The DX, on the other hand, simply feels GLORIOUS. Cold, hard, heavy, indestructible steel. And magnetic shoulder joints are just friggin' cool. There's no debate. Now, the translucent plastic looks a bit boring to me--though I've had folks mention that it's reminiscent of classic Henshin Cyborg! Your mileage may vary...but I prefer to paint these things. Again, check my last blog post for Mason's Gundam-style paint job! So if you're not as interested in hand-candy, but are looking for something that's going to look like a precious gem on your shelf--with the prestige of a solid metal design--you may wanna throw down for a DX.
So just hustle over to the store, pick the suit Type you like (A, B, or C) and the format you want (ST or DX), then order the THREE lots you'll need to complete your suit of choice. So for example, if I want an ST PSFT-C, I'll need this, this, and this. Or if I want a DX PSFT-B, I'll need this, this, and this...PLUS I'll need those magnets! Just pay attention to the names of each lot (especially the suit Type letter and that bit about "(# of 3)"). The item's description on each page should help too.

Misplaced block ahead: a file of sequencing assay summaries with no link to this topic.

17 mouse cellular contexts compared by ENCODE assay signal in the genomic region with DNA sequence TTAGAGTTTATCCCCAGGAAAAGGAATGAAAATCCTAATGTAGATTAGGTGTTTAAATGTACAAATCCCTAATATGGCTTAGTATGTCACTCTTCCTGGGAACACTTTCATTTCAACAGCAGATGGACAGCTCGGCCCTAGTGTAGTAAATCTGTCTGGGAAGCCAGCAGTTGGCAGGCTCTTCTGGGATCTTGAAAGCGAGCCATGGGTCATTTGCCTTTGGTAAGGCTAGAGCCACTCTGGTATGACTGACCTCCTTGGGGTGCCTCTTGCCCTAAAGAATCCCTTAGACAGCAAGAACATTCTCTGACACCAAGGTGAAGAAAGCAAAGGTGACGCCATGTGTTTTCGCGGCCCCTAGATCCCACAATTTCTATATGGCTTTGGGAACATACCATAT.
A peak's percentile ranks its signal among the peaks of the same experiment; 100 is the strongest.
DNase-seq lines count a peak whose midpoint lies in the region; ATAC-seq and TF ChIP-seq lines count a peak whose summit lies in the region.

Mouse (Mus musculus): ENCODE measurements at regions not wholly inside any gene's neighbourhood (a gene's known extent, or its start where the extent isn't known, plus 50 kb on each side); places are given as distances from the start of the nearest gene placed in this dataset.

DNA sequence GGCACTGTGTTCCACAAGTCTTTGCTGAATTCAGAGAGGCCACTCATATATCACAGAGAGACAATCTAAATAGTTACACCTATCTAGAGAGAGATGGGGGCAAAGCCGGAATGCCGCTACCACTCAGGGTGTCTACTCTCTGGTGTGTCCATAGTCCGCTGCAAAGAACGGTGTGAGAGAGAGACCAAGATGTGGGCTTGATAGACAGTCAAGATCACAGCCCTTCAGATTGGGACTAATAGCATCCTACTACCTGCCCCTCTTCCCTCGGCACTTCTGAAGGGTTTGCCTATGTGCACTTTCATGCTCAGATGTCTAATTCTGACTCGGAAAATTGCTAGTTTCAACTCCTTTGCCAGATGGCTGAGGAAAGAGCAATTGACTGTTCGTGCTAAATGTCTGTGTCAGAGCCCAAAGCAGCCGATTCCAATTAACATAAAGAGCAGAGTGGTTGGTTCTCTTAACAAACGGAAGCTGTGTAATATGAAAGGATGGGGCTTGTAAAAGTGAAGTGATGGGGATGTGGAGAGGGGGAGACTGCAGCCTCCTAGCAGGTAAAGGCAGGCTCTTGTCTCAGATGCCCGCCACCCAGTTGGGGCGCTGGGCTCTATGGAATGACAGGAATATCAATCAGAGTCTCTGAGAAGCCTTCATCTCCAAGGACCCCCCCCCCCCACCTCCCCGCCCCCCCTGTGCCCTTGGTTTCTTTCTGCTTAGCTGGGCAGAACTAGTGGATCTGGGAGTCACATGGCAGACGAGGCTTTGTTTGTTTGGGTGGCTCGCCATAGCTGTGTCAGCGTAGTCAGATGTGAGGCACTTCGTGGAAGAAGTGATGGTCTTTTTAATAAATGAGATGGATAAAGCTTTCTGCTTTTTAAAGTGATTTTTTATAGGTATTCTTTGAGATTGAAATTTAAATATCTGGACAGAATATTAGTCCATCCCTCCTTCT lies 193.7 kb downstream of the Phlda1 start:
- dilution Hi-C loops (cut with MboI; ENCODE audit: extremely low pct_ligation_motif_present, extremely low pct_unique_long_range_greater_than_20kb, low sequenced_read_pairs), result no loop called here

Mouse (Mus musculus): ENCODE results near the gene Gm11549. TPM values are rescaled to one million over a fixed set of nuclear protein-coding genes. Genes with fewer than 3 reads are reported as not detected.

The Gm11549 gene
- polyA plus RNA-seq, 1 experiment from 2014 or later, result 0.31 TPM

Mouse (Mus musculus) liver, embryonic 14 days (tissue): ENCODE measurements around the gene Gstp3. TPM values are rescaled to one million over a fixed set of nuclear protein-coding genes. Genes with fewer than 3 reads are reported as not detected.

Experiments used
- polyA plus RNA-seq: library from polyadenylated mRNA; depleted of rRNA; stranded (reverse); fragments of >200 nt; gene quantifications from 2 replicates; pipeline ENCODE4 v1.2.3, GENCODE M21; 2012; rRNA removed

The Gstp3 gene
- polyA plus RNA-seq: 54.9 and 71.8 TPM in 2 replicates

I apologize for the wall of text, but please don't tl;dr me! ;) I wanted to explain this complicated (but necessary) ordering process...as well as set everyone's expectations of Shapeways' lack of consistency. Because of all this half-assery with magnets, glue, and Shapeways' quality control, you may decide this whole venture may not be for you. I respect that. But seeing as how these original Diaclone toys can easily break $200USD--IF you can find them--there are clearly a lot of collectors interested in these guys. So this is an opportunity to order as many as you like...and whenever you want them. They'll always be in my shop, ready to be made to order. And I ain't going nowhere!
Okay, that's about it for now. Feel free to hit me up with ANY questions you may have about these kits, the ordering process, or how to resolve issues with Shapeways. Next time...more Microman-scaled "Powered Bio Suit"! ;)